We go on picnics, swing on the front porch, drive around town in Bubba and Tisha’s golf cart, play with the neighbor’s elderly lab, wave to passers by, and sit on the dock dangling our toes in the bay. It took me two weeks, but I think I have stopped rushing. Why rush when there’s nothing next?
We get dressed up and walk to church on Sunday mornings. Amma pushes her baby stroller and leaves it on the front lawn of the church during service. Tish carries her hot pink purse and trips over her silver glittery slippers the whole way there. Fancy purses and shoes are Tish’s favorite part of God.
On Easter Sunday we sat beside a teeny old lady who looked like she’d been getting ready for service since Good Friday. I admired her sculpted white curls, her tailored suit, her pale pink fingernails and her delicate hands, which were wrapped around a snazzy pink plaid clutch. She wore a pearl necklace with matching earrings and perfectly applied cotton candy lipstick. During the service I looked down at her teeny little ankles and noticed a tattoo of a blue crab peeking through her nude hose. She saw me looking down at her ankle and she winked at me. I was thrilled. Monkees can recognize their own. I’ve decided that dainty tattooed elderly ladies in church pews are my favorite kind of people ever. I can’t wait to be one.
My favorite thing about our new town is the church bells. The first bells chime at nine, and then every three hours for the rest of the day. We can hear them from the front yard, from the dock, from the living room. From anywhere we are. I love them because they’re beautiful, and because they remind me all day to wake up and say thank you. Hearing the church bells makes me feel like God’s got His eye on our little town. Or at the very least, our town’s got its little eye on Him. It feels cozy, like we’re all in this together.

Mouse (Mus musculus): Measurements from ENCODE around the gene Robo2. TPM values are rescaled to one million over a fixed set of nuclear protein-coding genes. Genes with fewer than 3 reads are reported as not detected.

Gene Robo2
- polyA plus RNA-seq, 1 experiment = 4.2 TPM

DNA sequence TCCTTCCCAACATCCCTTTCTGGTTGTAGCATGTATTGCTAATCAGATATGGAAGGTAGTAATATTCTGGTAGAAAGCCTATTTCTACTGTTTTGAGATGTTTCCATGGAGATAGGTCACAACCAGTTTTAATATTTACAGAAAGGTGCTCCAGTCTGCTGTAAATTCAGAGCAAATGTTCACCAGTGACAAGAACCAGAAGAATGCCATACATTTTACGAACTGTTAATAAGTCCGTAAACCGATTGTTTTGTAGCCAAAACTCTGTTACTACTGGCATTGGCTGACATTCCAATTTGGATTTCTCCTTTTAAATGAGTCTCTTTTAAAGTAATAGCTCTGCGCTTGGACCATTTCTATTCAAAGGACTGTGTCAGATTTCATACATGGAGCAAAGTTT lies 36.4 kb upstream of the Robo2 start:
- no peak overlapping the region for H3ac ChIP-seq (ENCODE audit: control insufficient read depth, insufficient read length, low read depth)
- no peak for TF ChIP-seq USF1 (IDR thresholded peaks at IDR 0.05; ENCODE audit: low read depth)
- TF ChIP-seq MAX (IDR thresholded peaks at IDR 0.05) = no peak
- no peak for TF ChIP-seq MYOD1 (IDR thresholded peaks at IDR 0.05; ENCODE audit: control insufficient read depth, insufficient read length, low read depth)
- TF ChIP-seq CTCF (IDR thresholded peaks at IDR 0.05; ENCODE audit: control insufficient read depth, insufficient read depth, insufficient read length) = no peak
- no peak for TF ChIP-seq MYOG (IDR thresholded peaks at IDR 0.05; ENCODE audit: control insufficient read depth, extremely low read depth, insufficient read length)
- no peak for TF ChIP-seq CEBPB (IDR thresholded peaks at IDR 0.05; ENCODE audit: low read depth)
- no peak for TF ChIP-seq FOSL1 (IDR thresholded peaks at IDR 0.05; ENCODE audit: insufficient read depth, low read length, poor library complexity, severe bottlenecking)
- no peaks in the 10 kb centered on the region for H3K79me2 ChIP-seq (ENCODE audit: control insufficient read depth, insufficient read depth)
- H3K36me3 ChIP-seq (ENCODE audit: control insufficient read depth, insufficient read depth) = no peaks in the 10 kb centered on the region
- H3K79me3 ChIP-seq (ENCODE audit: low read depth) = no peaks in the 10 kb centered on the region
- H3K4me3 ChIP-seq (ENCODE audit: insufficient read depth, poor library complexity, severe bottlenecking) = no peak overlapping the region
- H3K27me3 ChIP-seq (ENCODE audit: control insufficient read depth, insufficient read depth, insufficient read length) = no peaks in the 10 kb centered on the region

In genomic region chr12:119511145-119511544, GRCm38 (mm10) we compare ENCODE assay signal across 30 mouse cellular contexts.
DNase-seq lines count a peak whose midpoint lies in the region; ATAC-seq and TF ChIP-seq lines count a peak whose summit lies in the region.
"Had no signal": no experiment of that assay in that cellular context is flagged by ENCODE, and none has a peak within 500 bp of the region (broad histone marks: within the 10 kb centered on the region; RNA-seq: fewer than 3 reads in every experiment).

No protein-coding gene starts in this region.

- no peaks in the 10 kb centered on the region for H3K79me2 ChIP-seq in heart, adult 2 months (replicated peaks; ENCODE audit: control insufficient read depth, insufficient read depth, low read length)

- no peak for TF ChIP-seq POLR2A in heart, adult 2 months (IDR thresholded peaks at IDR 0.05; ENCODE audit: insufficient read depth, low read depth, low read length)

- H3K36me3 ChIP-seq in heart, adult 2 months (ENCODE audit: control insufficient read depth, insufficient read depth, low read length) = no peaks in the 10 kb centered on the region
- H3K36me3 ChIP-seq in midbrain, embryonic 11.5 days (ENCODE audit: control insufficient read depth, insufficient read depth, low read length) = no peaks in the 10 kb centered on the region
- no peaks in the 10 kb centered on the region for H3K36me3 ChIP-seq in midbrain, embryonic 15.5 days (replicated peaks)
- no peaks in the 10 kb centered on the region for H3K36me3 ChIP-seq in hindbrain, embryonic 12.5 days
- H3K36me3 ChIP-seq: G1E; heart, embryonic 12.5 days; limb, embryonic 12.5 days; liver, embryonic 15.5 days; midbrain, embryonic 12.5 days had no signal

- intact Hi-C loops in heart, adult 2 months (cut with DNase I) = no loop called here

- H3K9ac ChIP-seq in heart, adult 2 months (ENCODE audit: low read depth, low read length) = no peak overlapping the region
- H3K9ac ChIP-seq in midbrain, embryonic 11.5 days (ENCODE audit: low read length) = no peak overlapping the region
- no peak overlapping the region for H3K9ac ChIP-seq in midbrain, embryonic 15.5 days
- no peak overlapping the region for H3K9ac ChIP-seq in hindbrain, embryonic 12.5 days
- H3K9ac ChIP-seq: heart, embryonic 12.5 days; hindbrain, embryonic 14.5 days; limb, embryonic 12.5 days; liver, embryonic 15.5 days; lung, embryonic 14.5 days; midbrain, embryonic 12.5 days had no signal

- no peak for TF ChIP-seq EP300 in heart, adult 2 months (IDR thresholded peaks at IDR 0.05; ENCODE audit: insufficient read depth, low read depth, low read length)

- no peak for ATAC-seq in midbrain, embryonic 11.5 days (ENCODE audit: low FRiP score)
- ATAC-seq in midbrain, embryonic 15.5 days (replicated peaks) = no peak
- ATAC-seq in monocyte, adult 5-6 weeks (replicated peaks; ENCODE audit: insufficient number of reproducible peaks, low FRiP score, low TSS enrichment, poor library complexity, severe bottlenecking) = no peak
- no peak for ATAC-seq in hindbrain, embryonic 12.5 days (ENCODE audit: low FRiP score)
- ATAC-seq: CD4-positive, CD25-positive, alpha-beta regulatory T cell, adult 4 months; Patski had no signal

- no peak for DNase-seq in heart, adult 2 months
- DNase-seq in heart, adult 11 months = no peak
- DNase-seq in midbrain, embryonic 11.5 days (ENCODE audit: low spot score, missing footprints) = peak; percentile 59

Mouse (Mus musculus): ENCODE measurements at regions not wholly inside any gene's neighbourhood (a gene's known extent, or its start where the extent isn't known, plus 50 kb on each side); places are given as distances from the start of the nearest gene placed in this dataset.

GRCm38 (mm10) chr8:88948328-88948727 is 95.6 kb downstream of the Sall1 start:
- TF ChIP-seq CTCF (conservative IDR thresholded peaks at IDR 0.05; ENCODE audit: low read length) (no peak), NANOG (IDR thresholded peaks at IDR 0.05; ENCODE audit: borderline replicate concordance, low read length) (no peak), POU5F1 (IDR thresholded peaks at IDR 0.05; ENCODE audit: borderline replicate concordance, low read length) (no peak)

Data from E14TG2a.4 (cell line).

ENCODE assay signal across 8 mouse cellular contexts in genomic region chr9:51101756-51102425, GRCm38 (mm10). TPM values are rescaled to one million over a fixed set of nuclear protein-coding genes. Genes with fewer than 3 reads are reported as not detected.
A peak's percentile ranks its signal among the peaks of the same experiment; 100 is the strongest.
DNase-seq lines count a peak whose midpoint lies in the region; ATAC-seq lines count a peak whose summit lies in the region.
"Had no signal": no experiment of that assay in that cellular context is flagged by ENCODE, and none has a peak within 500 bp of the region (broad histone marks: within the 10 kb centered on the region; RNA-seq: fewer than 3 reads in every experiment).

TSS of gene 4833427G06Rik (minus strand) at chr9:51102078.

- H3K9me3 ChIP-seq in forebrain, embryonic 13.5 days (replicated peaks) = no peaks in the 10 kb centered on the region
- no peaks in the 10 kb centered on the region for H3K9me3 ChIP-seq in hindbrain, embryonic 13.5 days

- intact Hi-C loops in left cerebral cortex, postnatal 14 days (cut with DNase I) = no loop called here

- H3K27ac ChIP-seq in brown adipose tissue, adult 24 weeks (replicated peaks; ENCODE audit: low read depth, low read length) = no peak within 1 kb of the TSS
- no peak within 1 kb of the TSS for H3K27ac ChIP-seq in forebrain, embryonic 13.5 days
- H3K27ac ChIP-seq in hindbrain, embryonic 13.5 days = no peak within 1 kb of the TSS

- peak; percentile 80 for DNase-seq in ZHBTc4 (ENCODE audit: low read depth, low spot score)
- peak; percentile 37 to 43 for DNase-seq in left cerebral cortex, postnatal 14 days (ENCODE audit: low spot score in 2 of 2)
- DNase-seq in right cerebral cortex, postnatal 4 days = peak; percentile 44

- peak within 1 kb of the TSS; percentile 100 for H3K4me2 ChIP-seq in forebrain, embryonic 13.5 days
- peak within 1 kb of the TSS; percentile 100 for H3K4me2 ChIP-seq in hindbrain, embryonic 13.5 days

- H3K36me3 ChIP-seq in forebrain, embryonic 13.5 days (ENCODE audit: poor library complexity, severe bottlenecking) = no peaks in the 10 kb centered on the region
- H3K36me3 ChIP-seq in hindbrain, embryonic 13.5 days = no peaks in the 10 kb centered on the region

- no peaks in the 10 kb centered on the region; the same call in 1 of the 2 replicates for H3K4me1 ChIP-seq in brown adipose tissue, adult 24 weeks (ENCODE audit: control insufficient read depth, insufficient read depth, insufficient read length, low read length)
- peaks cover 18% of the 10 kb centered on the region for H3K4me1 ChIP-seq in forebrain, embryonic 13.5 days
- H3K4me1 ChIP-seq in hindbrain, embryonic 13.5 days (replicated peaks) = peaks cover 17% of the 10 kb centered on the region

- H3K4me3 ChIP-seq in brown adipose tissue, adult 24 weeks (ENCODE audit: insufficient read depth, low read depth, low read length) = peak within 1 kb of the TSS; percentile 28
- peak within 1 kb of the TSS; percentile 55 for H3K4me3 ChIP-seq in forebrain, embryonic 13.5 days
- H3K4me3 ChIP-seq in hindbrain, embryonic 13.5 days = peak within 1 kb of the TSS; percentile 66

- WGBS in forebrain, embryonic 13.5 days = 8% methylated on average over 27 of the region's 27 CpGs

There is a glass door at the back of our house that frames the bay inside of it, and during the past two weeks, I’ve watched each person in my family stop at that door, look out at the water and sigh. Even Tish sighs a bit at that door. It’s like our bodies are designed to stop, relax and appreciate the water. At least my family’s bodies are. So there’s a lot of sighing going on here lately. Tish lays on the dock and when she feels the breeze on her face she says “Ahhh…This is my YIFE.” We think she means “This is the life.” But of course, we don’t correct her.
Speaking of those people…this guy:
He’s loving it here. His wife is less agitated. His Corona matches his afternoon. He gets scruffier and saltier and in my opinion, more gorgeous with each passing day in this fishing town. I love him a little more, somehow, than I did before we left. One night several months ago, Craig and I were standing in the kitchen, listening to this song and dreaming about moving to the water. And now we’re here. We did it. That’s the best part. That he and I wanted something a little different and we did it. I am starting to wonder dangerous things, like Maybe There’s Nothing He And I Can’t Do Together.
Truly, the only lesson I’ve really learned during these past three weeks, and God willing, plan to keep learning for the rest of my life. . . is that it doesn’t matter a lick where this family lives. Where he is, where they are, is Home.
Author of the New York Times Bestselling Memoir CARRY ON, WARRIOR
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